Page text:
House believes the relationship between Saudi Arabia and the United States will remain an important one for years to come, with or without the resurgence of American energy production in the form of natural gas. In the book, House notes that Saudi Arabia controls 25 percent of the world’s known oil reserves, so access to them is critical in order to keep the oil-dependent American economy running. Any disruption in the Saudi oil supply would mean a rise in oil prices that could devastate the American economy whether or not there is a rise in domestic production.

“Even with the increased shale oil and the higher U.S. production, we’re still going to pay $100 a barrel because the price is set by global demand,” she says.

On the other hand, Saudi Arabia is perhaps even more dependent on the United States than the other way around. House describes how the Saudi’s oil wealth is extracted by ARAMCO, a company that was founded by Americans and purchased by the Saudis in 1981. Despite its Saudi ownership, ARAMCO retains its American corporate culture and its campus is a “Little America” where men and women mix freely and the normal rules of Saudi society do not apply. Its staff includes many foreigners as well as the best and brightest Saudis.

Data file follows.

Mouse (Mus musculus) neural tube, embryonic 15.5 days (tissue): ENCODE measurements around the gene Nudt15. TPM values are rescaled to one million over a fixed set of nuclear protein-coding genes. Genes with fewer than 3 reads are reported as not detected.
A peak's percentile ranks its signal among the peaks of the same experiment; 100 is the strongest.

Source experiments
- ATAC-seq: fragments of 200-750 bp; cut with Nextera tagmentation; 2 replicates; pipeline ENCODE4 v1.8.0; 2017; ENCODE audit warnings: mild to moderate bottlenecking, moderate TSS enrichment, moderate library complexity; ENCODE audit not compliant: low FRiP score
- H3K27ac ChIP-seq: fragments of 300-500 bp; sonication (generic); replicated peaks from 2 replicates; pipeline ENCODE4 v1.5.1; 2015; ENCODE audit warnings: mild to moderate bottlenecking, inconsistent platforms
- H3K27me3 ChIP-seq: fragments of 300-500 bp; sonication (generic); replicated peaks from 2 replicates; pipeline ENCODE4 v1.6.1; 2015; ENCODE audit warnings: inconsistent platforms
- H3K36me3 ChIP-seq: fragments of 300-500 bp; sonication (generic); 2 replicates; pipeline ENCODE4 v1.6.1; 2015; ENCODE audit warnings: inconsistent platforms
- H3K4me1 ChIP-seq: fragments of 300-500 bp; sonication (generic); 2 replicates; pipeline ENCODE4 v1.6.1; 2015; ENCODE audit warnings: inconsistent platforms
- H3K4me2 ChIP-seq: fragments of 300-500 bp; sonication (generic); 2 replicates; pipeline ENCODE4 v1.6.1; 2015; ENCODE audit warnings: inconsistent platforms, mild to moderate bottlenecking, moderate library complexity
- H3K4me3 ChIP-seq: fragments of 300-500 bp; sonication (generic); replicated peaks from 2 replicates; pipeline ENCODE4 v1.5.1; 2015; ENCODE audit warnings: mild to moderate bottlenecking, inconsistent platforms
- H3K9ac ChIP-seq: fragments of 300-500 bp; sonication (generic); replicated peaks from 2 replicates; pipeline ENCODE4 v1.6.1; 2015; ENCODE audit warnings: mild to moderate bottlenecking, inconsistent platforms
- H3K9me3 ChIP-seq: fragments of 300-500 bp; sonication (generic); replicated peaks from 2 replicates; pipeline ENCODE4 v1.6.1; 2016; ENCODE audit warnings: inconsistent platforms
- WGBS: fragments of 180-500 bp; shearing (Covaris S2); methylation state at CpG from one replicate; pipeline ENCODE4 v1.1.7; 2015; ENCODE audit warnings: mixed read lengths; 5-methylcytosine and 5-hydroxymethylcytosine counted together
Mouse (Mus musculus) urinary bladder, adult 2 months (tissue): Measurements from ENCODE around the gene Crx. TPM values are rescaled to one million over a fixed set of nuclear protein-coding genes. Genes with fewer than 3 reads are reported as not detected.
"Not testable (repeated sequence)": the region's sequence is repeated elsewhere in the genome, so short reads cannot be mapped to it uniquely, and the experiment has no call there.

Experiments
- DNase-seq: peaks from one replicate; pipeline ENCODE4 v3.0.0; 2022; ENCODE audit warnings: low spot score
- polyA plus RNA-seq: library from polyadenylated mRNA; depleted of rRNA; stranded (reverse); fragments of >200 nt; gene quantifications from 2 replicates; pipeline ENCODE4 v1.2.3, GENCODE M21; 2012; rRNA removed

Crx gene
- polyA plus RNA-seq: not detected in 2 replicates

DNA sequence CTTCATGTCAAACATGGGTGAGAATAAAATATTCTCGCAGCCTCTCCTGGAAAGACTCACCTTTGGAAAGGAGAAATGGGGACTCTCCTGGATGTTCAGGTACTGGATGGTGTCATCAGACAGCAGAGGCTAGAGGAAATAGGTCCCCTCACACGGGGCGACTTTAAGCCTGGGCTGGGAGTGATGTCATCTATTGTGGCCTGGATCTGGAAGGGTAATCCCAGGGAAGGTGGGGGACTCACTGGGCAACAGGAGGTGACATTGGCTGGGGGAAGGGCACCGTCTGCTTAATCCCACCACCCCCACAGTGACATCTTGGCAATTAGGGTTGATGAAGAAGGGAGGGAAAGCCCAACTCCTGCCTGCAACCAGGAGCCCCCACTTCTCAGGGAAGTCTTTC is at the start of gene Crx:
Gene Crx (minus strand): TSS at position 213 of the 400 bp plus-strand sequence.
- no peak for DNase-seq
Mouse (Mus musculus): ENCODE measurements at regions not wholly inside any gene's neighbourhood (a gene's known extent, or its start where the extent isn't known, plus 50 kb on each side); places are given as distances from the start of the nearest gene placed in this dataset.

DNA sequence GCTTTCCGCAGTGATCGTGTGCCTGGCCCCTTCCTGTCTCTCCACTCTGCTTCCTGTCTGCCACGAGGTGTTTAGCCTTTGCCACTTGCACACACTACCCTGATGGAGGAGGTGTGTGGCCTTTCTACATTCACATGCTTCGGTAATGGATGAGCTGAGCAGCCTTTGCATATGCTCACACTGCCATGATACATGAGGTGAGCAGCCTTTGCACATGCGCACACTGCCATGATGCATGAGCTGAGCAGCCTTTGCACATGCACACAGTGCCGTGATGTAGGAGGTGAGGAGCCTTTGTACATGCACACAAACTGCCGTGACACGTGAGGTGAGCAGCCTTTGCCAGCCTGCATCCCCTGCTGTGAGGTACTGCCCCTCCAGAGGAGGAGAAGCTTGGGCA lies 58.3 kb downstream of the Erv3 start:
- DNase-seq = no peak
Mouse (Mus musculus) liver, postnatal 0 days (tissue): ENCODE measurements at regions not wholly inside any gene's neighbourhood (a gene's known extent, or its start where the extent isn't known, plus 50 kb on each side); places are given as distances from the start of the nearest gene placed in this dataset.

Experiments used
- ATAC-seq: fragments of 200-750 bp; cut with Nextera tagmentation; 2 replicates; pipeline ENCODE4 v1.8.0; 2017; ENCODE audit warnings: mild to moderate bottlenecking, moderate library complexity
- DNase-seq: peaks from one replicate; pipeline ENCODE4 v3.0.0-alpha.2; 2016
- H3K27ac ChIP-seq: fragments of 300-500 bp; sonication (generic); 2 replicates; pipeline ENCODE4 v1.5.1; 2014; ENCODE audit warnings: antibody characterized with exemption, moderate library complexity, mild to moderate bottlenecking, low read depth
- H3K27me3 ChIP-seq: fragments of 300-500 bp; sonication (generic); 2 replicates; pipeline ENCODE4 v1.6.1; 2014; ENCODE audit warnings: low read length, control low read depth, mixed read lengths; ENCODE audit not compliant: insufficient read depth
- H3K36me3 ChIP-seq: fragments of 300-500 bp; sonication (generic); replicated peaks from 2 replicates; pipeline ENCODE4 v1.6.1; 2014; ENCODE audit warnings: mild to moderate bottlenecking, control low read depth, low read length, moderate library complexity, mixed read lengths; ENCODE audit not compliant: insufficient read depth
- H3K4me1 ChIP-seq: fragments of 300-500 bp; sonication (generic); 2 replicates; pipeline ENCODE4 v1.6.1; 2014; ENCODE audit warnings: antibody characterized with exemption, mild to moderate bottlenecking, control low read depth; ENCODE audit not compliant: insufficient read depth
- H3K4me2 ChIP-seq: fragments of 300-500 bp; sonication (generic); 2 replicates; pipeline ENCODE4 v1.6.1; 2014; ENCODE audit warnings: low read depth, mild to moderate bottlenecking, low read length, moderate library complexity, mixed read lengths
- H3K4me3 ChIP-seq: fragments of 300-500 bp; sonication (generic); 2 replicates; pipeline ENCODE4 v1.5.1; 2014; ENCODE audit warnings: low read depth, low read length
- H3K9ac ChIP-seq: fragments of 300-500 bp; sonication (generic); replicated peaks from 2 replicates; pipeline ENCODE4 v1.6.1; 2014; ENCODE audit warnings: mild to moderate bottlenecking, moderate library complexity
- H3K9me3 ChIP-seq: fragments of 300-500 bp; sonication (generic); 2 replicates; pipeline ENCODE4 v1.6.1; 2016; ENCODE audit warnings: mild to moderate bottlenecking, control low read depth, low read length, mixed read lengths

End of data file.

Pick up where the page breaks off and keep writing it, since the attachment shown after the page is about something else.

Further, Saudi Arabia relies on America for defense. House writes that its borders are protected by a military that, while of questionable competence, is armed with high-tech American weapons. Moreover, the United States has demonstrated a willingness to go to war to defend Saudi Arabia’s oil fields, and the threat of American intervention helps keep the house of Saud in power in a very dangerous neighborhood.

This close relationship means that many Americans must do business in the kingdom. House said there are a lot of things that American should know going into Saudi Arabia, the foremost of which is to understand that a Saudi’s goal in a conversation may be different from yours.

“When you talk to Arabs, they tell you what they think you want to hear,” she says. “So it’s important not to let them know what you want to hear. One has to develop one’s listening skills and diminish one’s tendency to talk, so that you can actually find out what’s on the mind of whomever you’re dealing with.”